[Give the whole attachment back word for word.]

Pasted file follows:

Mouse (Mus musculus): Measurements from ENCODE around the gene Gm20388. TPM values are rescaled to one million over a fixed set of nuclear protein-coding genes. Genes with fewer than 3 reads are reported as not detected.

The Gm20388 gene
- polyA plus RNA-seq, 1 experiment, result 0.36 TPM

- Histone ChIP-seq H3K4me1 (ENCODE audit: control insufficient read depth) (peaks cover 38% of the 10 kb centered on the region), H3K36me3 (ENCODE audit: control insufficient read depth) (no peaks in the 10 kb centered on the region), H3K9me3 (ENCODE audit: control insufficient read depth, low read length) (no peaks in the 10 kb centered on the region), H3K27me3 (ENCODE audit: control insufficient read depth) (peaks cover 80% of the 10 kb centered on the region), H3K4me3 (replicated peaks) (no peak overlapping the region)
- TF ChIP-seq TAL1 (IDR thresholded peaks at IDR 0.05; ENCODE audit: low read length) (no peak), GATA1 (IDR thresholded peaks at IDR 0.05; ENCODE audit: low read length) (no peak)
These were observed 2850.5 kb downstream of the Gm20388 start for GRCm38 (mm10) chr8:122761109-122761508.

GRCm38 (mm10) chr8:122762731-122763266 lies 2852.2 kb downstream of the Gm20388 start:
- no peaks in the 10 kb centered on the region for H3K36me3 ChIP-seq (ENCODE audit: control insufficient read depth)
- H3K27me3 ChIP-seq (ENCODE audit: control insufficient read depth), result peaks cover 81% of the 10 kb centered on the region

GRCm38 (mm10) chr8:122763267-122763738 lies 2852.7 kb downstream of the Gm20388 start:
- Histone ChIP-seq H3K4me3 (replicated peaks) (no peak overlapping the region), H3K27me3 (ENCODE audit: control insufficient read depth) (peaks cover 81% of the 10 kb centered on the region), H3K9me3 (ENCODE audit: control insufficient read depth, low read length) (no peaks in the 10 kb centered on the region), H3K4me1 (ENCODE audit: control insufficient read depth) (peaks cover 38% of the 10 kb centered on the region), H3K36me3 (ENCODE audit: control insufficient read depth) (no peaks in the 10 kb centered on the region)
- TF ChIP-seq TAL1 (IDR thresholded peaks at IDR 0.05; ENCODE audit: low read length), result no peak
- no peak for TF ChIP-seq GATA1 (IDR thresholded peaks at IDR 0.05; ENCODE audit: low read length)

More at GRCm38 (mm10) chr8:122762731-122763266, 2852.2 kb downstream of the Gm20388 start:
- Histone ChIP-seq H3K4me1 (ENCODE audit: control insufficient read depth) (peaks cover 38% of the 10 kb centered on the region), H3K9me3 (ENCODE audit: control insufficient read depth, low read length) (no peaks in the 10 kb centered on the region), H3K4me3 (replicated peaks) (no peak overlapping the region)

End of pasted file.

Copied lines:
Mouse (Mus musculus): Measurements from ENCODE around the gene Gm20388. TPM values are rescaled to one million over a fixed set of nuclear protein-coding genes. Genes with fewer than 3 reads are reported as not detected.

The Gm20388 gene
- polyA plus RNA-seq, 1 experiment, result 0.36 TPM

- Histone ChIP-seq H3K4me1 (ENCODE audit: control insufficient read depth) (peaks cover 38% of the 10 kb centered on the region), H3K36me3 (ENCODE audit: control insufficient read depth) (no peaks in the 10 kb centered on the region), H3K9me3 (ENCODE audit: control insufficient read depth, low read length) (no peaks in the 10 kb centered on the region), H3K27me3 (ENCODE audit: control insufficient read depth) (peaks cover 80% of the 10 kb centered on the region), H3K4me3 (replicated peaks) (no peak overlapping the region)
- TF ChIP-seq TAL1 (IDR thresholded peaks at IDR 0.05; ENCODE audit: low read length) (no peak), GATA1 (IDR thresholded peaks at IDR 0.05; ENCODE audit: low read length) (no peak)
These were observed 2850.5 kb downstream of the Gm20388 start for GRCm38 (mm10) chr8:122761109-122761508.

GRCm38 (mm10) chr8:122762731-122763266 lies 2852.2 kb downstream of the Gm20388 start:
- no peaks in the 10 kb centered on the region for H3K36me3 ChIP-seq (ENCODE audit: control insufficient read depth)
- H3K27me3 ChIP-seq (ENCODE audit: control insufficient read depth), result peaks cover 81% of the 10 kb centered on the region

GRCm38 (mm10) chr8:122763267-122763738 lies 2852.7 kb downstream of the Gm20388 start:
- Histone ChIP-seq H3K4me3 (replicated peaks) (no peak overlapping the region), H3K27me3 (ENCODE audit: control insufficient read depth) (peaks cover 81% of the 10 kb centered on the region), H3K9me3 (ENCODE audit: control insufficient read depth, low read length) (no peaks in the 10 kb centered on the region), H3K4me1 (ENCODE audit: control insufficient read depth) (peaks cover 38% of the 10 kb centered on the region), H3K36me3 (ENCODE audit: control insufficient read depth) (no peaks in the 10 kb centered on the region)
- TF ChIP-seq TAL1 (IDR thresholded peaks at IDR 0.05; ENCODE audit: low read length), result no peak
- no peak for TF ChIP-seq GATA1 (IDR thresholded peaks at IDR 0.05; ENCODE audit: low read length)

More at GRCm38 (mm10) chr8:122762731-122763266, 2852.2 kb downstream of the Gm20388 start:
- Histone ChIP-seq H3K4me1 (ENCODE audit: control insufficient read depth) (peaks cover 38% of the 10 kb centered on the region), H3K9me3 (ENCODE audit: control insufficient read depth, low read length) (no peaks in the 10 kb centered on the region), H3K4me3 (replicated peaks) (no peak overlapping the region)